HRSA will continue to provide technical assistance to state AIDS Drug Assistance Programs (ADAPs) on strategies to contain cost of medications, which can result in more effective use of funding and enable ADAPs to potentially serve more people living with HIV.
FY 2014 Strategic Review Objective Progress Update Summary
Please note that this section summarizes the result of the FY 2014 HHS Strategic Review process, limiting the scope of content to that available prior to spring of 2015. Due to this constraint, the following may not be the most current information available.
Conclusions: Noteworthy Progress
Analysis: HHS, as a whole, is strengthening the health system. Programs directed at reducing costs and improving the quality and safety of health care are well underway and targeted at areas of most opportunity and need. Indicators to date suggest that the nation is achieving historic progress in reducing growth in health care costs and improving quality even while the largest expansion in insurance coverage since the launch of Medicare and Medicaid is underway.
The Department is transforming the health system to achieve better care, smarter spending, and healthier people. For example, Accountable Care Organizations have demonstrated over $380 million in savings. HHS has estimated from 2010 to baseline to 2013, the health system has achieved a 17 percent decrease in hospital-acquired conditions, representing an estimated 50,000 deaths averted, 1.3 million patient harm events such as infections and adverse events avoided and $12 billion in savings overall.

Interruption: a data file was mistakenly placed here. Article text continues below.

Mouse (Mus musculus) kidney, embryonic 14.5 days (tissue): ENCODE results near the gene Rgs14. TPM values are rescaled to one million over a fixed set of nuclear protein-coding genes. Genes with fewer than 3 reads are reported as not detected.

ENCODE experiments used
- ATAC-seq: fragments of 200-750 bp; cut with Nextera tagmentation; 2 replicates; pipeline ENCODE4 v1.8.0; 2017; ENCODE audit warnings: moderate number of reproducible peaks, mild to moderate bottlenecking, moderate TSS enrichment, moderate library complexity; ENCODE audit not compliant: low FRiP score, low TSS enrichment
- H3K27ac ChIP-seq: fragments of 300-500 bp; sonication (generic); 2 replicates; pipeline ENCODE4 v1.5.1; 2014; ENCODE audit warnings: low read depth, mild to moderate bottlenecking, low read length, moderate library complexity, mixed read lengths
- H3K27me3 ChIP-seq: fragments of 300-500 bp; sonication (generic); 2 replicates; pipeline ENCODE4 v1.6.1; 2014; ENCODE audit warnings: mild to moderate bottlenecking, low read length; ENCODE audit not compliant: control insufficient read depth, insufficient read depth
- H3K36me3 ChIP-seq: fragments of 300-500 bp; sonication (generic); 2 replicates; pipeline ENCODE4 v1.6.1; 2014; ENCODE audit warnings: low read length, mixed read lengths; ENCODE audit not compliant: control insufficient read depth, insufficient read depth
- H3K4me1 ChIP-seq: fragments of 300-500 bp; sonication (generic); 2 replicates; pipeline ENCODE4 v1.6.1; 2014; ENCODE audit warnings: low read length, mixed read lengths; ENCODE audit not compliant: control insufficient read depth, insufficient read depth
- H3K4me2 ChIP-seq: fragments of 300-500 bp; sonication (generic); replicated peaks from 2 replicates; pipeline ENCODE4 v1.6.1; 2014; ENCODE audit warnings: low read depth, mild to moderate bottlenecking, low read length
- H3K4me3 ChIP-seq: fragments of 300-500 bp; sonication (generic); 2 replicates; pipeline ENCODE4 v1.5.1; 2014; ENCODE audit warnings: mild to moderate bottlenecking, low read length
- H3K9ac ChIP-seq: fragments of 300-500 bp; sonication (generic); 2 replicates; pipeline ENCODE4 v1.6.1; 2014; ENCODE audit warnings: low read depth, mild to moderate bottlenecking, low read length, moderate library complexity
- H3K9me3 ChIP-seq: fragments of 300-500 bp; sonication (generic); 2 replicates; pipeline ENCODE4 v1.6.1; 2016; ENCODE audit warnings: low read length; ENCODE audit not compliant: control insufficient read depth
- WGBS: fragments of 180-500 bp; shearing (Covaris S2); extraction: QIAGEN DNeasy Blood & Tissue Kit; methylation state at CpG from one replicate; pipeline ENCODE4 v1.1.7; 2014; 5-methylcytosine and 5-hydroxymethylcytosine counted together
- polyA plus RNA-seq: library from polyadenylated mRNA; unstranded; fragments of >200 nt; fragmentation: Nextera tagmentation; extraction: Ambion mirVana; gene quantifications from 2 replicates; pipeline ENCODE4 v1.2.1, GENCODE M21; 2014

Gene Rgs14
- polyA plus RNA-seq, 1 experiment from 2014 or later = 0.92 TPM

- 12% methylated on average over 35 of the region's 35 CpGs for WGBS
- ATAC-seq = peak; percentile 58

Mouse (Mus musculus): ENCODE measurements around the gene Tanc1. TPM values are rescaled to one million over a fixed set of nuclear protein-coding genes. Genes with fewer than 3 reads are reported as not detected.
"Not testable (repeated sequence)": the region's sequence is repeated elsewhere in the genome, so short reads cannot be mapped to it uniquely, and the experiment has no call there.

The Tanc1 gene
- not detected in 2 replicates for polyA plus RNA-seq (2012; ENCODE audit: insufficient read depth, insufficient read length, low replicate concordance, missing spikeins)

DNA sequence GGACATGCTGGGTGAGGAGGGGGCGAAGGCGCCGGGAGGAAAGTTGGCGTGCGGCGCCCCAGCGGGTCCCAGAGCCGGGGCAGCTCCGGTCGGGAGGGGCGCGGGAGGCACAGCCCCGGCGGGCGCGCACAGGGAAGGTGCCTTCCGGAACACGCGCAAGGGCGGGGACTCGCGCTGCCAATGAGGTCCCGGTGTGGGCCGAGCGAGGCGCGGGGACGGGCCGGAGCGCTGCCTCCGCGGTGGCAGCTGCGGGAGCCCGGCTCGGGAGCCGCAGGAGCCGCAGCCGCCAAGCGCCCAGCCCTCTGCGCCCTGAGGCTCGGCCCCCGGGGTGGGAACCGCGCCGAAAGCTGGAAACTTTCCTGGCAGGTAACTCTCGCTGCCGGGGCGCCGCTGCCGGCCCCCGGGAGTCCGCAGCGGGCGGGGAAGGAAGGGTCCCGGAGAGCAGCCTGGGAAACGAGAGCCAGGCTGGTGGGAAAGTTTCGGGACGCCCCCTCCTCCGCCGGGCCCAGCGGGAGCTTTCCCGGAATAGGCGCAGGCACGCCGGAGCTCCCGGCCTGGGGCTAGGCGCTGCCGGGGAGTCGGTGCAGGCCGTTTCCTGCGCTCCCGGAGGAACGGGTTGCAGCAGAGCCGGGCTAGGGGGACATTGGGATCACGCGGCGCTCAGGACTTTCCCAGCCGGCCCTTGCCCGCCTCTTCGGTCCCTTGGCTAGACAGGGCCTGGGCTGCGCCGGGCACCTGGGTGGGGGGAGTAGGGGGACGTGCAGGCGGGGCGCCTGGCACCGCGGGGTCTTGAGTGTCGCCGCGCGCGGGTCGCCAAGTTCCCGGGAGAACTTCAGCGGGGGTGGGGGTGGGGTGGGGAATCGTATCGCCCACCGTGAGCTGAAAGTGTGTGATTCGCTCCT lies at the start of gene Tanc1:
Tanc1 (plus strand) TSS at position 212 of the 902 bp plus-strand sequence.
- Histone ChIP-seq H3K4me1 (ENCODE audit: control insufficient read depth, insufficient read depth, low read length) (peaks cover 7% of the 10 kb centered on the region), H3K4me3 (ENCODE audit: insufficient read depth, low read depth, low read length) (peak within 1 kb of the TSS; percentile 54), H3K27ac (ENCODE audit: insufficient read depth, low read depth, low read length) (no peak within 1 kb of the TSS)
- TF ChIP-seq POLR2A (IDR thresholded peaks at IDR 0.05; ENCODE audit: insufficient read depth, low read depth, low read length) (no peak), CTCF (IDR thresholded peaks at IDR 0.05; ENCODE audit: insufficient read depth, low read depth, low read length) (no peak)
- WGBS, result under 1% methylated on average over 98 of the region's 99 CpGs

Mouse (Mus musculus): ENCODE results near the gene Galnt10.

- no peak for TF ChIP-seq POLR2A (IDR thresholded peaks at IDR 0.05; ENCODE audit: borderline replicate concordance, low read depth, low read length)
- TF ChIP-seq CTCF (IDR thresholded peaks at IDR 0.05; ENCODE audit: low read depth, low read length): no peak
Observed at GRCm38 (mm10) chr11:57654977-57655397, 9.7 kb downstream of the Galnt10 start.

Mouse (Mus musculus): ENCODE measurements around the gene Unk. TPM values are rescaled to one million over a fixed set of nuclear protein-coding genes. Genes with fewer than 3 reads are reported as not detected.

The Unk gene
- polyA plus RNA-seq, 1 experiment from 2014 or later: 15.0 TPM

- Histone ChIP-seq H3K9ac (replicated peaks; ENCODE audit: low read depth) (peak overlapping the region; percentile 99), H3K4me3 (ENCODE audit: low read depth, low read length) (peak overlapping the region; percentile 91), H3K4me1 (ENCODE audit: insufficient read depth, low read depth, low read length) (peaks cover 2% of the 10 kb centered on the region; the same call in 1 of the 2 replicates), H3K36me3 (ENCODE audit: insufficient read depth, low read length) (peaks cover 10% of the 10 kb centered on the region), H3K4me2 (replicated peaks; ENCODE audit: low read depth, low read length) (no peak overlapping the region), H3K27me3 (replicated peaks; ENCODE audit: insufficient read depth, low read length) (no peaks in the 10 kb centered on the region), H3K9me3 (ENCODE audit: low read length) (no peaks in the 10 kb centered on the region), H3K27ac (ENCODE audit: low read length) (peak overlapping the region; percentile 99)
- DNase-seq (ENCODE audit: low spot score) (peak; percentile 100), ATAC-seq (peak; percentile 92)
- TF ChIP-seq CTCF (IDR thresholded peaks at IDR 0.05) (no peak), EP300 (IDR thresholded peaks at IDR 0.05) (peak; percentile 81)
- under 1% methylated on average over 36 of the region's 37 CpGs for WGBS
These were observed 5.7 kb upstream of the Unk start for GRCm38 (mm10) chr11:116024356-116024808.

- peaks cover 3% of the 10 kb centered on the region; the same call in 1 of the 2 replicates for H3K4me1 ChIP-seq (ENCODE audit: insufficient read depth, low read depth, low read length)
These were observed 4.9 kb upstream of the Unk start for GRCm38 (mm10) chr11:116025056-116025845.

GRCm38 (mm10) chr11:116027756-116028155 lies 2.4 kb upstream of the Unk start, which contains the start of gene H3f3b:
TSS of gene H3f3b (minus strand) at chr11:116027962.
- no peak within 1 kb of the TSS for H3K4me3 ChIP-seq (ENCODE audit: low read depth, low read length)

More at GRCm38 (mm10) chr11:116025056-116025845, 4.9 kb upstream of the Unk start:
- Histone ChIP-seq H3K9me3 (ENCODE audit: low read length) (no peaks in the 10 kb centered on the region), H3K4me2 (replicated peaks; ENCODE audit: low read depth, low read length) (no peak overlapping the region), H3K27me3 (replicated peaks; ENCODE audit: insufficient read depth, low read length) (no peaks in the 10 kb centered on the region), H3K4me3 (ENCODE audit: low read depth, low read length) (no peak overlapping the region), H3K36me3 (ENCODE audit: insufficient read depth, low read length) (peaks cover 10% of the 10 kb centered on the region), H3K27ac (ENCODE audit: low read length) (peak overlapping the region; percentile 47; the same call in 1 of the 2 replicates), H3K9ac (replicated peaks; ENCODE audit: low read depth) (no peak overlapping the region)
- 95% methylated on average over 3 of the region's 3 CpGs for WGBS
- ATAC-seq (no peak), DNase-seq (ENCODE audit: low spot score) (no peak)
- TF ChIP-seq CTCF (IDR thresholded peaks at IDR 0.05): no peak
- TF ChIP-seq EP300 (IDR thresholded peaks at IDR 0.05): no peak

The Department’s implementation of the Affordable Care Act has made a meaningful contribution to recent trends by introducing payment reforms in Medicare, Medicaid, and other public programs as well as aligning with the private sector. National health expenditures rose just 1.4 percent in real per capita terms in 2013, slower than the 1.5 percent increase in real per capita GDP in 2013. The last three years—2011, 2012, and 2013—are the three slowest years of growth in real per capita national health expenditures since record-keeping began in 1960.
HHS will continue to monitor influences on health care. AHRQ is a valuable resource for tracking health care costs and quality as well as providing supportive training and services to enhance quality. Recent efforts to defund the agency would threaten the progress being made to reduce the growth of healthcare costs while promoting high-value effective care. Another challenge in this area is that some consumers have had difficulty understanding the full scope of benefits from the Affordable Care Act.
In the coming year HHS plans to improve results and better manage progress by implementing the newly developed Delivery System Reform Priority Goal with related performance indicators. CMS is working to enhance transparency for consumers through rules and information collections including publishing the Medicare Shared Savings Program Final Rule.
1 Based on CY 2011 data.
2 Based on CY 2012 data.
3 Based on CY 2013 data.
4 The FY 2016 target was reduced to 17.4% from 17.7% as reported in the FY 2016 Congressional Justification.
5 Based on CY 2010 data.